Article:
London listing could help seal €8.6bn Smurfit Kappa deal
International Paper, the US firm that has made an €8.6bn approach to buy Irish packaging giant Smurfit Kappa, is understood to have considered a secondary stock market listing in London in order to overcome any issues Smurfit Kappa institutional shareholders may have in accepting shares in the US company as part of a takeover deal.
It's also possible that International Paper - quoted on New York's Nasdaq - could raise the cash element of its indicative offer for Smurfit Kappa to €26 a share from €22, for instance, without causing any significant issues with ratings agencies regarding its own current leverage position.
Increasing the cash component of the proposed deal by that amount would bring the total offer price to just over €38 per share, valuing Smurfit Kappa at close to just over €9bn. That's based on International Paper's $52.18 share price yesterday morning in the US.
It's thought that the share element of the proposed deal could cause difficulties for some Smurfit Kappa shareholders, with some funds unable to hold US equities.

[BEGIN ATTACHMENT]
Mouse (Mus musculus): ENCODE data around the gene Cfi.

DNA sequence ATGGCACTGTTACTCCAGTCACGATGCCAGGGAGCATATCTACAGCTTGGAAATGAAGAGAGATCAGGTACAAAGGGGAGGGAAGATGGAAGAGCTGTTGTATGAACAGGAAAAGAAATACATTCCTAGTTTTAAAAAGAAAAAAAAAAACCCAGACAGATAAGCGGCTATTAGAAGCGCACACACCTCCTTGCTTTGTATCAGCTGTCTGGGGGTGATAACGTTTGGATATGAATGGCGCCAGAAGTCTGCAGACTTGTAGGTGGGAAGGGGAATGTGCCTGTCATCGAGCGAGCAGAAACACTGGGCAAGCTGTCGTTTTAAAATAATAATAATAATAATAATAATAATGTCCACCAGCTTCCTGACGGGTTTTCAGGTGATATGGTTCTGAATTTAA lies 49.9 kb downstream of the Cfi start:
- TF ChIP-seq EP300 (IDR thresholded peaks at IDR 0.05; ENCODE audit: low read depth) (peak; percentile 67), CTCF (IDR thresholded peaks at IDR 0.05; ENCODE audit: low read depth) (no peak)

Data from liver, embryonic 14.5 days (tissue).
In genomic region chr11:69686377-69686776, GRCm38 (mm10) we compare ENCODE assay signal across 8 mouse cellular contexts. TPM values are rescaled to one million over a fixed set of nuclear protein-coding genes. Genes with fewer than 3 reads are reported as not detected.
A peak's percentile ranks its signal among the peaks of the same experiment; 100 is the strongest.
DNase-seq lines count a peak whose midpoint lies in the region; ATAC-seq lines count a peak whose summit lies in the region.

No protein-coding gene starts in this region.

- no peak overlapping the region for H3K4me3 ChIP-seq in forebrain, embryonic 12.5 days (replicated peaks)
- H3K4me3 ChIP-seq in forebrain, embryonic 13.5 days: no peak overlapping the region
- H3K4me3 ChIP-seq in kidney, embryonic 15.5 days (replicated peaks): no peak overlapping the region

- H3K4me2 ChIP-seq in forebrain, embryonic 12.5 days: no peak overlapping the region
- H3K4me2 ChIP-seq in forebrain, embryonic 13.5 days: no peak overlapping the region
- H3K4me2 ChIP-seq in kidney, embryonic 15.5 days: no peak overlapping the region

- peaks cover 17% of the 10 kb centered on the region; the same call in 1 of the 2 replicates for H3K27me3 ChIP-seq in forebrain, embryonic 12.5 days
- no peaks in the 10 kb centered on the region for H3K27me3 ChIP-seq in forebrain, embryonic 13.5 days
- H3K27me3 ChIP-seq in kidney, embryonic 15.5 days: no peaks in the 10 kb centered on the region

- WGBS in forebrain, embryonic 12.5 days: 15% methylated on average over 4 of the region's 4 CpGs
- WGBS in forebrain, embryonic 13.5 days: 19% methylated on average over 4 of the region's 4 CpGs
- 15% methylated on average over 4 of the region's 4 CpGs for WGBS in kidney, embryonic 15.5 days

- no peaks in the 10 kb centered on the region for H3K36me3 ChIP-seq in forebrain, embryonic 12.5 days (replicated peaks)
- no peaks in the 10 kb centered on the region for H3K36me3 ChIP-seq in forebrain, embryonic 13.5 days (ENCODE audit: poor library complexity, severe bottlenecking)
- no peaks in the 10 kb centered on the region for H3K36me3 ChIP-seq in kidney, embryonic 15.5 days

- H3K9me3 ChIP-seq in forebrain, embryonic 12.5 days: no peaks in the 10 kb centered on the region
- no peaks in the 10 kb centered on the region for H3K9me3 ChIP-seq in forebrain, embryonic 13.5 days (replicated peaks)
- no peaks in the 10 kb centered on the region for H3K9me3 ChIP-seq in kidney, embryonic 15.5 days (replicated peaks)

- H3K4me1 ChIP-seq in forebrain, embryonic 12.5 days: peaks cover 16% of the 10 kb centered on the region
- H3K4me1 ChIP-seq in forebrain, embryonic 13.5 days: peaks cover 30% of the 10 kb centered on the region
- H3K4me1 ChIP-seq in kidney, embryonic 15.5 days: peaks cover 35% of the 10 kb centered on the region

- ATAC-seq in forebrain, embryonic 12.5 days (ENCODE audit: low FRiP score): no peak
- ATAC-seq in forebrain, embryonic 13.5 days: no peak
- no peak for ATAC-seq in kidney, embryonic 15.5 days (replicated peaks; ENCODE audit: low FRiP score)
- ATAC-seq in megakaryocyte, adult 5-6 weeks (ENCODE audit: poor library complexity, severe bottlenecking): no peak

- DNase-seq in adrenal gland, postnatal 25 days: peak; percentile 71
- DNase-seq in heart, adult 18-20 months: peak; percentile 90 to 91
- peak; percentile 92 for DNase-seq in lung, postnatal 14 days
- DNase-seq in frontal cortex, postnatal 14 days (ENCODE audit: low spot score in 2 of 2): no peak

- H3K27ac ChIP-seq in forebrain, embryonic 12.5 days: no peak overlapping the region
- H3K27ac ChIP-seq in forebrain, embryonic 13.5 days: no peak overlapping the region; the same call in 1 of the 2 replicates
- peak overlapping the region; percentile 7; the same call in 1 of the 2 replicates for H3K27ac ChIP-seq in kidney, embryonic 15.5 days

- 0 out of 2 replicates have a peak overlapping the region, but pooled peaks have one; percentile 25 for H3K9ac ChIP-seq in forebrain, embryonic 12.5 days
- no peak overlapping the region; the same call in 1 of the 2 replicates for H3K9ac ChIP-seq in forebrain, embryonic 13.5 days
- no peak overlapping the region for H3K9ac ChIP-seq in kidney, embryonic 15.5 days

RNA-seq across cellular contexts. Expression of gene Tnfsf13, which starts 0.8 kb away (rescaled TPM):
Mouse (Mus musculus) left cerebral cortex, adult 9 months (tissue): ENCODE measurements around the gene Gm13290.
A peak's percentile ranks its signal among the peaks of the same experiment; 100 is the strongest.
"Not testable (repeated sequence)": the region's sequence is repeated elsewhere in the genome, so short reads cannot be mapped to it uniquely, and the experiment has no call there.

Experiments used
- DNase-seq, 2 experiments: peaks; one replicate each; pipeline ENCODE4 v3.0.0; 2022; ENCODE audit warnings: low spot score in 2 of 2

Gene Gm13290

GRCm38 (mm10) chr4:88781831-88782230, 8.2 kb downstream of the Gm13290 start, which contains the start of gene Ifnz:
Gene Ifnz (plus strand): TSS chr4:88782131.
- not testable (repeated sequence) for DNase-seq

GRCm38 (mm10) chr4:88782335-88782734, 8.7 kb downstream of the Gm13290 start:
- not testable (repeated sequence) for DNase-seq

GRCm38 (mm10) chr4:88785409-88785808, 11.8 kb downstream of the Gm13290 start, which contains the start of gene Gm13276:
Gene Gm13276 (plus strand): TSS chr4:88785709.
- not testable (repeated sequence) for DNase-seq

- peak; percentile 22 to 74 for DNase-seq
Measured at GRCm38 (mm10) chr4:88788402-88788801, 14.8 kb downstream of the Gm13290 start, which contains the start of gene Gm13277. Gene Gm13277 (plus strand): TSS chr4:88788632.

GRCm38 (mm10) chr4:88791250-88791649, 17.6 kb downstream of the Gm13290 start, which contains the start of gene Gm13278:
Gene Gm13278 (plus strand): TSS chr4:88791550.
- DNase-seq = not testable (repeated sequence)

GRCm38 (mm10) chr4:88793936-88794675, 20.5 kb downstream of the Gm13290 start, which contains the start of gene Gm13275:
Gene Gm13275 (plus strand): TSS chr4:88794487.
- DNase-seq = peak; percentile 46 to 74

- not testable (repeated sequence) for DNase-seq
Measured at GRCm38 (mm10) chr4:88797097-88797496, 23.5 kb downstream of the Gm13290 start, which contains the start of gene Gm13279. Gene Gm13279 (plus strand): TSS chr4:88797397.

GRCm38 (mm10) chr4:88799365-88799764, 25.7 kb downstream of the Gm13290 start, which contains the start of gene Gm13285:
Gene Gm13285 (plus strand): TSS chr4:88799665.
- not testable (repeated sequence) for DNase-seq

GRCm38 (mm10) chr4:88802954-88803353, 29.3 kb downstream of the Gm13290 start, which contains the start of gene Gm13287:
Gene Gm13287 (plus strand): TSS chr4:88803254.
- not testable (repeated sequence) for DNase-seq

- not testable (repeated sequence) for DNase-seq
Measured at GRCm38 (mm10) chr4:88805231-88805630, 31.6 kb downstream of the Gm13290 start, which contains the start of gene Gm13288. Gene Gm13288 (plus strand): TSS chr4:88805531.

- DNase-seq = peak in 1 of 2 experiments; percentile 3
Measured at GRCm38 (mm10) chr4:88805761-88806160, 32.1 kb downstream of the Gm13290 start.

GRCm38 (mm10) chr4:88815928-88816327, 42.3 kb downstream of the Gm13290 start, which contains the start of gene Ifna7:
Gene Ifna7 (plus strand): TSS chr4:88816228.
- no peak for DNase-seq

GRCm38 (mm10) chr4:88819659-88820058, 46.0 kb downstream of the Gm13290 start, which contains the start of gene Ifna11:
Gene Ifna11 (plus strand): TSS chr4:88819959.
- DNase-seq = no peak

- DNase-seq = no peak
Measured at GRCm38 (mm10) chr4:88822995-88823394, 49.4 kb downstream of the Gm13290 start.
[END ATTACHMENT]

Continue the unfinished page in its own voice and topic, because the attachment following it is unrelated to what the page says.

However, a secondary International Paper listing in London would overcome such problems.
It's also believed that despite Smurfit Kappa's vociferous opposition to the proposed takeover offer from International Paper earlier this month, contact has continued between the sides. International Paper has also been courting major Smurfit Kappa investors in an effort to engineer a takeover offer that would be acceptable to them.
Smurfit Kappa CEO Tony Smurfit has pilloried the indicative offer from Memphis-based International Paper.
He said that the offer was "opportunistic" and that it was not "remotely acceptable" and that the Smurfit Kappa board had seen "no merit" in the proposed transaction. He has also insisted that the cultural differences between the businesses would be an obstacle to a deal.
But many analysts believe a marriage between International Paper and Smurfit Kappa makes sense. The US firm generates 75pc of its revenue in the Americas, while Smurfit Kappa makes 75pc of its revenue in Europe.